MOVING AVERAGE CONVERGENCE DIVERGENCE
The moving average convergence divergence, or MACD, is a popular technical indicator used by traders in all sorts of markets. The name comes from the fact that it is composed of two moving averages, one is typically a 12-day exponential moving average and the other is 26-day exponential moving average. Since the 12-day average reflects changes faster than the 26-day average, you can see whether the average price over the past 12 days exceeds or falls below the average price over the past 26 days, which would indicate that some kind of trend is developing.
The blue and red lines at the bottom of the figure below are the 12-day and 26-day EMA of the MACD. When the blue line falls below the red line, there is a downtrend. When the blue line rises above the red line, there is an uptrend. This is because the 12-day EMA reflects changes more quickly because it reflects the more recent data. The value that results from subtracting the 26-day EMA from the 12-day EMA is called the MACD Line. This value reflects the space between the blue and red lines.
A 9-day EMA of this MACD Line is called the Signal Line. The MACD Line itself is subtracted from the Signal Line to give the histogram that is generally plotted underneath the lines of the 12- and 26-day EMA. When the histogram shows positive values, it is a bullish signal. When the histogram is in the negative, it is a bearish signal. These signals are not very useful in and of themselves but are good for confirming other signals. But the MACD indicator does identify that trends are underway.
If you ever see “MACD (12, 26, 9)” in your trading platform, you will know what these stand for. These values represent the parameters supplied to the MACD indicator. These can be changed on most platforms and some who seek greater sensitivity use the parameters “5, 35, 5”, but the typical “12, 26, 9” parameters are so widely used and standard that most traders do not change them and it is not recommended for beginners to change them at all.
One of the more powerful uses of the MACD is through the identification of bullish divergences or bearish divergences. When the market makes a higher high, but the corresponding MACD from that time frame moves downward or stays constant, this is a bearish divergence and is indicative of a reversal downward. When the market makes a lower low, but the corresponding MACD from that time frame moves upward or stays constant, this is a bullish divergence and a sign that the market is about to reverse in the positive direction. Here is an example of a bullish divergence from July 2017 which illustrates how a MACD divergence can be used to predict an upward move.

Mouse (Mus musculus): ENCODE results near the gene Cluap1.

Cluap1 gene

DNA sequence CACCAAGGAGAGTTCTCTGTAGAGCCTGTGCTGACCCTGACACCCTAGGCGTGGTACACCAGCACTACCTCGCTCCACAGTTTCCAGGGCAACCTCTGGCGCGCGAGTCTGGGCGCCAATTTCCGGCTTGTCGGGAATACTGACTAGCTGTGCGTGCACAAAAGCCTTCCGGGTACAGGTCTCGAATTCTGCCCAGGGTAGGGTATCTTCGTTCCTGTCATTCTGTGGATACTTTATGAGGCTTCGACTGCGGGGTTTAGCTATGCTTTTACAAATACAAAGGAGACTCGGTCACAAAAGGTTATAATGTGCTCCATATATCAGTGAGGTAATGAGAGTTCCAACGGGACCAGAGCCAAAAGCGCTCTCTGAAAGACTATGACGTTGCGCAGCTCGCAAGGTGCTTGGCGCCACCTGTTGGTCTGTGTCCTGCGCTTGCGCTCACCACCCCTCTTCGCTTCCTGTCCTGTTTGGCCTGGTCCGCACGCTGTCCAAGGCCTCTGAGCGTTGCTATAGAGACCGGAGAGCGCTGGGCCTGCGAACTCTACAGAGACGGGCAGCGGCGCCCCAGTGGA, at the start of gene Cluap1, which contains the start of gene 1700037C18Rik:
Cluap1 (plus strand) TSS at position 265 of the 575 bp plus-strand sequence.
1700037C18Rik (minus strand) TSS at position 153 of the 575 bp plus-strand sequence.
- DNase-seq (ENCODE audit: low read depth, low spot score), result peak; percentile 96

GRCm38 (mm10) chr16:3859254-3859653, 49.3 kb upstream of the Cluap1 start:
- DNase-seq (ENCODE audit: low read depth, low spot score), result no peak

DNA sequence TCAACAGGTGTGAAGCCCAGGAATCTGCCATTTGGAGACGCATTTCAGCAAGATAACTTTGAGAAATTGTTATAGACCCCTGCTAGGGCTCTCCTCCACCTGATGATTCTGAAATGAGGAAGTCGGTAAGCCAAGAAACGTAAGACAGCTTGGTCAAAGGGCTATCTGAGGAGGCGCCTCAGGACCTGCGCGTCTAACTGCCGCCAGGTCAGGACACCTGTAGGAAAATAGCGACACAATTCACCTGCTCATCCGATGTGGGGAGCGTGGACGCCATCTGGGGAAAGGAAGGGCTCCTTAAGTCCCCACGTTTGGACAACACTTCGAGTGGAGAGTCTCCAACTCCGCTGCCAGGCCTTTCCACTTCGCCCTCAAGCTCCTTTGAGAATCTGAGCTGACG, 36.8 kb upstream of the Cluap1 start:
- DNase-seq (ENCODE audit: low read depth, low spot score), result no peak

How to Find Entry, Exit Points for MACD Divergence Trades
The MACD is extremely useful for finding points of reversal in the market, but many traders run into problems trading them for two reasons:
- MACD divergence is typically a long-term strategy. Those who enter the market expecting to take their profits and get out quickly are usually disappointed and are scared away by the pullbacks.
- Since MACD divergences are based on moving averages, there is no simple way to calculate price targets or risk/reward ratios from its output. This makes setting these values very difficult.
One way to resolve the difficulty in inferring a price target from the MACD histogram is to use the MACD histogram for your entries and exits. That is, if the MACD exceeded the extreme where the divergence was first seen, it would be a sign that the market has moved against the trade and could be cause for closing the position.
Other MACD Tricks
The MACD is generally at its most useful in non-trending markets. In a ranging market, where the trend flips back and forth, the MACD histogram shows the current trend and its intensity. The MACD can be used in other ways, however.
When the MACD histogram is very negative, it can indicate that the market is oversold. This is a buy signal. Conversely, an extremely positive MACD histogram suggests a sell signal. Admittedly, MACD is not well suited to determining whether a market is overbought or oversold. But this can be used to add credence to and confirm other signals.
The MACD can also be used to confirm trends. If the MACD converges with the market, that is, if the MACD shows a rise when the market does, this is considered a confirmation of the trend by the MACD indicator. This does not verify that the trend will continue or that it is time to enter a trade in and of itself. It simply means that the trend is strong and the MACD provides another argument in favor of the trend continuing.
The MACD indicator is like a Swiss army knife of technical indicators because it combines momentum and trend in a single indicator. Caution should be exercised in its use, as strong uptrends can sometimes generate bearish divergences. But such divergences in combination with other bearish signals should be respected.